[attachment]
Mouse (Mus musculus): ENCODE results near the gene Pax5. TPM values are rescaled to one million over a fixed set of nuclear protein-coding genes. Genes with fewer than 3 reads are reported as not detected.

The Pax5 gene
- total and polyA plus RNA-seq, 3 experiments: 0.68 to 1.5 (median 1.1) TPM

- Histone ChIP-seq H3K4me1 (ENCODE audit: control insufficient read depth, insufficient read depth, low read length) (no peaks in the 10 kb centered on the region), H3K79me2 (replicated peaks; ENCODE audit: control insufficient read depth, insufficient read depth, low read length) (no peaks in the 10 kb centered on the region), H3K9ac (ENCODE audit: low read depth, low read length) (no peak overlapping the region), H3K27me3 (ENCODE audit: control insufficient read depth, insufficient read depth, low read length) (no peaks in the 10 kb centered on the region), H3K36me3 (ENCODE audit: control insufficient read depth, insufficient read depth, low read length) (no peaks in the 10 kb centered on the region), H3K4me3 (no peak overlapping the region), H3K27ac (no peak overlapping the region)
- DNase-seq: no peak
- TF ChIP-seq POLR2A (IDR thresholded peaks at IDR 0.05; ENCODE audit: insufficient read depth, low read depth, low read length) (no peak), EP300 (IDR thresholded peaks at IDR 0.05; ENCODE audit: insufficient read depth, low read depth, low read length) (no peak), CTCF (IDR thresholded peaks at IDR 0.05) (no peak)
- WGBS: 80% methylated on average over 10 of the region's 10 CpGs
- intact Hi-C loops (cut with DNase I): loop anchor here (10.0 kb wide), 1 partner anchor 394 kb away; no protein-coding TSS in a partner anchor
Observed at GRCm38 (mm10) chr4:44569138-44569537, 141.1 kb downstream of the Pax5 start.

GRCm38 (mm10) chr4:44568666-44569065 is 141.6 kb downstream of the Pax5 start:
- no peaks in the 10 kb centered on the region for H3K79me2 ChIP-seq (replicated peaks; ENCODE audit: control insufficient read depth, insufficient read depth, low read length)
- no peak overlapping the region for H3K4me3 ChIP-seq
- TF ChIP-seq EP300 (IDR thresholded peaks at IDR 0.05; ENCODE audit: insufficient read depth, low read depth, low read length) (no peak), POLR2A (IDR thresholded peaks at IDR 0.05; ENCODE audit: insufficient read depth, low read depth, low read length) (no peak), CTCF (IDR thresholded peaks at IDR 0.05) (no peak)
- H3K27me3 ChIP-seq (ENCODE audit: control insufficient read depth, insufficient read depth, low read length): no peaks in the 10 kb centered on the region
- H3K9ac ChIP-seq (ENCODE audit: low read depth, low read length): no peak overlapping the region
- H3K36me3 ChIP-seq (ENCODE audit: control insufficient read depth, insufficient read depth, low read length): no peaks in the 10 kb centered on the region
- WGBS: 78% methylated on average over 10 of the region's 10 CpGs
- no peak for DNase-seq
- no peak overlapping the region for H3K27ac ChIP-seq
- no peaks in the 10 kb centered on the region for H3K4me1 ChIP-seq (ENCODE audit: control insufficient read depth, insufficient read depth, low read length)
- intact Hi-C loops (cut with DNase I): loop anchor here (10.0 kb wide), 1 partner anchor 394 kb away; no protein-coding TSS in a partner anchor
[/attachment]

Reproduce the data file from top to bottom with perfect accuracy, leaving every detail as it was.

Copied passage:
Mouse (Mus musculus): ENCODE results near the gene Pax5. TPM values are rescaled to one million over a fixed set of nuclear protein-coding genes. Genes with fewer than 3 reads are reported as not detected.

The Pax5 gene
- total and polyA plus RNA-seq, 3 experiments: 0.68 to 1.5 (median 1.1) TPM

- Histone ChIP-seq H3K4me1 (ENCODE audit: control insufficient read depth, insufficient read depth, low read length) (no peaks in the 10 kb centered on the region), H3K79me2 (replicated peaks; ENCODE audit: control insufficient read depth, insufficient read depth, low read length) (no peaks in the 10 kb centered on the region), H3K9ac (ENCODE audit: low read depth, low read length) (no peak overlapping the region), H3K27me3 (ENCODE audit: control insufficient read depth, insufficient read depth, low read length) (no peaks in the 10 kb centered on the region), H3K36me3 (ENCODE audit: control insufficient read depth, insufficient read depth, low read length) (no peaks in the 10 kb centered on the region), H3K4me3 (no peak overlapping the region), H3K27ac (no peak overlapping the region)
- DNase-seq: no peak
- TF ChIP-seq POLR2A (IDR thresholded peaks at IDR 0.05; ENCODE audit: insufficient read depth, low read depth, low read length) (no peak), EP300 (IDR thresholded peaks at IDR 0.05; ENCODE audit: insufficient read depth, low read depth, low read length) (no peak), CTCF (IDR thresholded peaks at IDR 0.05) (no peak)
- WGBS: 80% methylated on average over 10 of the region's 10 CpGs
- intact Hi-C loops (cut with DNase I): loop anchor here (10.0 kb wide), 1 partner anchor 394 kb away; no protein-coding TSS in a partner anchor
Observed at GRCm38 (mm10) chr4:44569138-44569537, 141.1 kb downstream of the Pax5 start.

GRCm38 (mm10) chr4:44568666-44569065 is 141.6 kb downstream of the Pax5 start:
- no peaks in the 10 kb centered on the region for H3K79me2 ChIP-seq (replicated peaks; ENCODE audit: control insufficient read depth, insufficient read depth, low read length)
- no peak overlapping the region for H3K4me3 ChIP-seq
- TF ChIP-seq EP300 (IDR thresholded peaks at IDR 0.05; ENCODE audit: insufficient read depth, low read depth, low read length) (no peak), POLR2A (IDR thresholded peaks at IDR 0.05; ENCODE audit: insufficient read depth, low read depth, low read length) (no peak), CTCF (IDR thresholded peaks at IDR 0.05) (no peak)
- H3K27me3 ChIP-seq (ENCODE audit: control insufficient read depth, insufficient read depth, low read length): no peaks in the 10 kb centered on the region
- H3K9ac ChIP-seq (ENCODE audit: low read depth, low read length): no peak overlapping the region
- H3K36me3 ChIP-seq (ENCODE audit: control insufficient read depth, insufficient read depth, low read length): no peaks in the 10 kb centered on the region
- WGBS: 78% methylated on average over 10 of the region's 10 CpGs
- no peak for DNase-seq
- no peak overlapping the region for H3K27ac ChIP-seq
- no peaks in the 10 kb centered on the region for H3K4me1 ChIP-seq (ENCODE audit: control insufficient read depth, insufficient read depth, low read length)
- intact Hi-C loops (cut with DNase I): loop anchor here (10.0 kb wide), 1 partner anchor 394 kb away; no protein-coding TSS in a partner anchor